"I was still drawing, but the idea of being a professional artist seemed like absolutely ridiculous. I thought the only way that you could really get paid for doing your artwork was to be an academic. The idea of coming down to New York and being a commercial artist didn’t really occur to me, and the idea of being a fine artist meant doing a level of conceptual art that didn’t interest me at all.

"Over time, the band started to become more of a straight rock outfit and it lost some of it's art schoolness, and I had less interest in it. My girlfriend at that time got a job teaching in Notre Dame University in South Bend Indiana and I wanted to stay with her, and I knew I wanted to do artwork again, so I said, 'I can’t live in South Bend, I’ll blow up, so let’s move to Chicago.' We moved to what was at that time a very funky West Side area of Chicago, called Wicker Park. And little did I know that Wicker Park was where so many cartoonists lived.

"It kind of formed organically, that we started a group on Thursday nights – me, Dan Clowes, Chris Ware, Archer Prewitt, Terry Leban, sometimes Jay Lynch, sometimes other people – and we’d go to this coffee house, Earwax, on Milwaukee Avenue in Chicago, and draw minis. It was totally ritualized: we’d go somewhere for dinner – we were the geeks who always ordered the same thing – and then we all went en mass over to the coffee house. When we walked in, we got our 'art supplies' – by art supplies, I mean the stack of fliers for different events that were at the front – and we'd draw all our stuff on the backs of those.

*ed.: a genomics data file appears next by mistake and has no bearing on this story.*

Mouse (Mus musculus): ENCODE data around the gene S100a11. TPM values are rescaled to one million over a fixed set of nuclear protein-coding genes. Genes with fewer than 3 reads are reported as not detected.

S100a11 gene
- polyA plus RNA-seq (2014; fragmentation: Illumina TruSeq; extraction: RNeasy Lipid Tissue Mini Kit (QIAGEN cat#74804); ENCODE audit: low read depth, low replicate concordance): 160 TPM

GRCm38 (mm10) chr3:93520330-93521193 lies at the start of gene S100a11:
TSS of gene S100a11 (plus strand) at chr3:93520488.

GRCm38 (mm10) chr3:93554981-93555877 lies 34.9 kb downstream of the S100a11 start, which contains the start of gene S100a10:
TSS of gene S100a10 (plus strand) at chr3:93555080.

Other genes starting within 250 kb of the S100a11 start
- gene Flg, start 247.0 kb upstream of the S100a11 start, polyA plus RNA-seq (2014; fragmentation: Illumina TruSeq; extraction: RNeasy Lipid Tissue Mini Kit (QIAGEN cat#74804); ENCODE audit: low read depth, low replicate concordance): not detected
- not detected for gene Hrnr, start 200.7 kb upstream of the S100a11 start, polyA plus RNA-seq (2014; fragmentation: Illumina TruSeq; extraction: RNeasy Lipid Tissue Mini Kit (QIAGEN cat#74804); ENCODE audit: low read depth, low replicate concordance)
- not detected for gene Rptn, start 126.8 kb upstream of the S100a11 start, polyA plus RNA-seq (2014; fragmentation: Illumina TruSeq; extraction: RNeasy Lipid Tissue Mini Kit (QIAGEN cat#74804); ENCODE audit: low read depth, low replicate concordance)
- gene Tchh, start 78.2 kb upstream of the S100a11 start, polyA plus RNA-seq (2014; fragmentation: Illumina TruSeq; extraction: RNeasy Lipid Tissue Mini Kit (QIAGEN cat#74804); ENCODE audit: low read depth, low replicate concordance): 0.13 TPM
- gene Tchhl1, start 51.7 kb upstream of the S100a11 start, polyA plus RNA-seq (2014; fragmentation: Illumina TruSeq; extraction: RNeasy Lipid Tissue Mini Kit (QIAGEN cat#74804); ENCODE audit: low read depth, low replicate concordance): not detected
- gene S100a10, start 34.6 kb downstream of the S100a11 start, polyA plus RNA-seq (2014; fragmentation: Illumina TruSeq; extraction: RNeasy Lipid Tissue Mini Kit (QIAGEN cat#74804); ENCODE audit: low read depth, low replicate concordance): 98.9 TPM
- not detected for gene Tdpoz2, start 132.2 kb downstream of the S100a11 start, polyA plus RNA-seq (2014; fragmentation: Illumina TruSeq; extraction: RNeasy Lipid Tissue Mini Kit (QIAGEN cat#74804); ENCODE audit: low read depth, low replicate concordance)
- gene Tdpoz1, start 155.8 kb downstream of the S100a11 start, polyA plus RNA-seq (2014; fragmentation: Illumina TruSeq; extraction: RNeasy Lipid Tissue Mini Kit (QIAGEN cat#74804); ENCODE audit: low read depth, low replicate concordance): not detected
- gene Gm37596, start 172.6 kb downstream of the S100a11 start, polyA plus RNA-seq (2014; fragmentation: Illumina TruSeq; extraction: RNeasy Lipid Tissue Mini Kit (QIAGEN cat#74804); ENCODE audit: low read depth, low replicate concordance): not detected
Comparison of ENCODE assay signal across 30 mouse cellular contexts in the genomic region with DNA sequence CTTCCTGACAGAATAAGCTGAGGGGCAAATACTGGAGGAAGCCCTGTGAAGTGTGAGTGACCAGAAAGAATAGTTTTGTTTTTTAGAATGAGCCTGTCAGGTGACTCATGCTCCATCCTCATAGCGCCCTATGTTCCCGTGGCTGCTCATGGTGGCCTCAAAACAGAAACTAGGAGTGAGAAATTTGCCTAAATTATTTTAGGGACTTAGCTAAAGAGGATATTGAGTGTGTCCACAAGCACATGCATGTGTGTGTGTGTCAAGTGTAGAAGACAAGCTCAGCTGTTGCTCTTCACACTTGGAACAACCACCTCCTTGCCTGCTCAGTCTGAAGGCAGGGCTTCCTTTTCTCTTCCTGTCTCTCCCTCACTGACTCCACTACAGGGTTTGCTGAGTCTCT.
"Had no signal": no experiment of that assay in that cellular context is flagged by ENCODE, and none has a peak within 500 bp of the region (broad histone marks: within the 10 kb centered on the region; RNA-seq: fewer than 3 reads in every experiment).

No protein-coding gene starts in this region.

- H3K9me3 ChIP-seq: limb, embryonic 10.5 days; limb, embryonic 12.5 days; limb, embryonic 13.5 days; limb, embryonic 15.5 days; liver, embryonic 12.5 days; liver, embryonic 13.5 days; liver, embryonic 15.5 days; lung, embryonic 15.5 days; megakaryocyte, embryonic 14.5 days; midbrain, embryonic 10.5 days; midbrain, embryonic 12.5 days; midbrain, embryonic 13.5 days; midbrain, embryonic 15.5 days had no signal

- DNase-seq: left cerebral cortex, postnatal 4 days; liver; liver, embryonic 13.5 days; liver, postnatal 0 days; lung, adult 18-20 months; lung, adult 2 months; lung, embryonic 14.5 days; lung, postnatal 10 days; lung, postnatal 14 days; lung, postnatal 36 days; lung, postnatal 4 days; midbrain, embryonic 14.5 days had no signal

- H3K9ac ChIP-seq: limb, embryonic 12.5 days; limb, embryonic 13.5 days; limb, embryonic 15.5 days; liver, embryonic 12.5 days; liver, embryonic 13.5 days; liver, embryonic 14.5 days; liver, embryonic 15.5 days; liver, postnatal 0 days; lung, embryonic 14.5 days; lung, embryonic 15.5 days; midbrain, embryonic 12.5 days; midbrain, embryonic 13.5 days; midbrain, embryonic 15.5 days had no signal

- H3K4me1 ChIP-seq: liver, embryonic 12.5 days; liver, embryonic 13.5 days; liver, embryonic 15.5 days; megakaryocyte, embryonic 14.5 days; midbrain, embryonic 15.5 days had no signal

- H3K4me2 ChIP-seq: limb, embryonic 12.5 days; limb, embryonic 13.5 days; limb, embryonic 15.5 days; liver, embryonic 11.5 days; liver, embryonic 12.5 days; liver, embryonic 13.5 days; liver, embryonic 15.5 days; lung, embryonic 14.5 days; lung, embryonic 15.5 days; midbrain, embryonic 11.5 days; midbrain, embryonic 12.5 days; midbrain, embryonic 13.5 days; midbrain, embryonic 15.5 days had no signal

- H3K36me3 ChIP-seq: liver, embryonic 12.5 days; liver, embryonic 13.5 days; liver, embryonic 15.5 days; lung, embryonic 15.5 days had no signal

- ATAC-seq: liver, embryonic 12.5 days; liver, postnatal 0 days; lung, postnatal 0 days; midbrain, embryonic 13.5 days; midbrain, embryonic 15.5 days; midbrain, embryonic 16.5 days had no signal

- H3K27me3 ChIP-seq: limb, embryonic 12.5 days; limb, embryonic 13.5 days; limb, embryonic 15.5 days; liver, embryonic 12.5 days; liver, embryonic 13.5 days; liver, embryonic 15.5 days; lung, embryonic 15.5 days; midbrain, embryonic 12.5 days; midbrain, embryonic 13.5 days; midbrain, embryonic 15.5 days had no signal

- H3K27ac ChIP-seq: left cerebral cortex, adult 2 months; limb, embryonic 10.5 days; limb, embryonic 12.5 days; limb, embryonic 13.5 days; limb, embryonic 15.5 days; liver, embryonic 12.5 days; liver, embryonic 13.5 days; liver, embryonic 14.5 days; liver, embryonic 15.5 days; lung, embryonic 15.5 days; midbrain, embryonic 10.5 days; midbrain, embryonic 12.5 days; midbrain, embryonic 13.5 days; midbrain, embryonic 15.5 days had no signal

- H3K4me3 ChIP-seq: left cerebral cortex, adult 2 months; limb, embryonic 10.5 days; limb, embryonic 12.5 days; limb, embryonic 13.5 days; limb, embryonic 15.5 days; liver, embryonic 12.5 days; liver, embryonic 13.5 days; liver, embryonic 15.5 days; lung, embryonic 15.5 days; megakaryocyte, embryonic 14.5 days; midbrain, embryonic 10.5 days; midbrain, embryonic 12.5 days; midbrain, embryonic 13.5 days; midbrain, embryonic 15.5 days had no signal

"It would start when we’d come up with a title that would make us all laugh, like at dinner we’d say, 'Irish Popeye', and we’d start laughing and then by the time we got to the coffee house, someone would sit down and draw the cover and hand it to the next person and then you had to either make up the story or respond to what the previous person did. We'd go panel by panel, person by person, but it wasn’t very strict. Sometimes we did it in a semi-exquisite corpse, where you finish someone else’s drawing, and sometimes we did exquisite corpses just to mix it up.

"This went on for two years. I remember vividly Dan saying back then, 'Some day we're never going to believe we did this.' And this is that day!